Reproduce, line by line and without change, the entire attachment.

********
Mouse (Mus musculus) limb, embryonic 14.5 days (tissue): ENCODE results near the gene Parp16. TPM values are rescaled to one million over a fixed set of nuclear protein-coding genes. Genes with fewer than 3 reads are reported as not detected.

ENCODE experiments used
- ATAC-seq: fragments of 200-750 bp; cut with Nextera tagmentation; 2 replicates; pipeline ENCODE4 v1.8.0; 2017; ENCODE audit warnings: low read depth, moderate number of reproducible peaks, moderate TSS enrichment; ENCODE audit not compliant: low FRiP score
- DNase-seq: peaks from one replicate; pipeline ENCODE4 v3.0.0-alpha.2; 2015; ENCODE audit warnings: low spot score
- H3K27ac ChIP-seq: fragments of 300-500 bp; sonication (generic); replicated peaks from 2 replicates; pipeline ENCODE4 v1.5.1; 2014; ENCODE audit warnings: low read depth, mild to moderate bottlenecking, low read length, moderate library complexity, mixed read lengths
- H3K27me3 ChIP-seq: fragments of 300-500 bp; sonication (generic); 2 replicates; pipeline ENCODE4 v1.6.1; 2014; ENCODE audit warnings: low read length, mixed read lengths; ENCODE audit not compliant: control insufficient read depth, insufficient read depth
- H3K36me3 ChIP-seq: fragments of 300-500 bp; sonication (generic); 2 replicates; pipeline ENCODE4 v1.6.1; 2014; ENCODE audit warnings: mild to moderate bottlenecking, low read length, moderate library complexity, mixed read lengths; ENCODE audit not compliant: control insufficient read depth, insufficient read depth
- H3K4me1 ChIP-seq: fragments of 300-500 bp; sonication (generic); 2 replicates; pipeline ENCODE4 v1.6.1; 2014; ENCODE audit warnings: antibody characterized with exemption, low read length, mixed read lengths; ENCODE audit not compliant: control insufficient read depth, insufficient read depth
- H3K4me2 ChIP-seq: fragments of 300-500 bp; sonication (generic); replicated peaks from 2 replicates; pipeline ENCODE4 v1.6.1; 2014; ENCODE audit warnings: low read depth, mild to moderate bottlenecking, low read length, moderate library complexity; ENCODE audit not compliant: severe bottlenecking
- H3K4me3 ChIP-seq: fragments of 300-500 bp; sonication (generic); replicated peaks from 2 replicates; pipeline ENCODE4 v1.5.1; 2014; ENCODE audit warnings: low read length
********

Mouse (Mus musculus) limb, embryonic 14.5 days (tissue): ENCODE results near the gene Parp16. TPM values are rescaled to one million over a fixed set of nuclear protein-coding genes. Genes with fewer than 3 reads are reported as not detected.

ENCODE experiments used
- ATAC-seq: fragments of 200-750 bp; cut with Nextera tagmentation; 2 replicates; pipeline ENCODE4 v1.8.0; 2017; ENCODE audit warnings: low read depth, moderate number of reproducible peaks, moderate TSS enrichment; ENCODE audit not compliant: low FRiP score
- DNase-seq: peaks from one replicate; pipeline ENCODE4 v3.0.0-alpha.2; 2015; ENCODE audit warnings: low spot score
- H3K27ac ChIP-seq: fragments of 300-500 bp; sonication (generic); replicated peaks from 2 replicates; pipeline ENCODE4 v1.5.1; 2014; ENCODE audit warnings: low read depth, mild to moderate bottlenecking, low read length, moderate library complexity, mixed read lengths
- H3K27me3 ChIP-seq: fragments of 300-500 bp; sonication (generic); 2 replicates; pipeline ENCODE4 v1.6.1; 2014; ENCODE audit warnings: low read length, mixed read lengths; ENCODE audit not compliant: control insufficient read depth, insufficient read depth
- H3K36me3 ChIP-seq: fragments of 300-500 bp; sonication (generic); 2 replicates; pipeline ENCODE4 v1.6.1; 2014; ENCODE audit warnings: mild to moderate bottlenecking, low read length, moderate library complexity, mixed read lengths; ENCODE audit not compliant: control insufficient read depth, insufficient read depth
- H3K4me1 ChIP-seq: fragments of 300-500 bp; sonication (generic); 2 replicates; pipeline ENCODE4 v1.6.1; 2014; ENCODE audit warnings: antibody characterized with exemption, low read length, mixed read lengths; ENCODE audit not compliant: control insufficient read depth, insufficient read depth
- H3K4me2 ChIP-seq: fragments of 300-500 bp; sonication (generic); replicated peaks from 2 replicates; pipeline ENCODE4 v1.6.1; 2014; ENCODE audit warnings: low read depth, mild to moderate bottlenecking, low read length, moderate library complexity; ENCODE audit not compliant: severe bottlenecking
- H3K4me3 ChIP-seq: fragments of 300-500 bp; sonication (generic); replicated peaks from 2 replicates; pipeline ENCODE4 v1.5.1; 2014; ENCODE audit warnings: low read length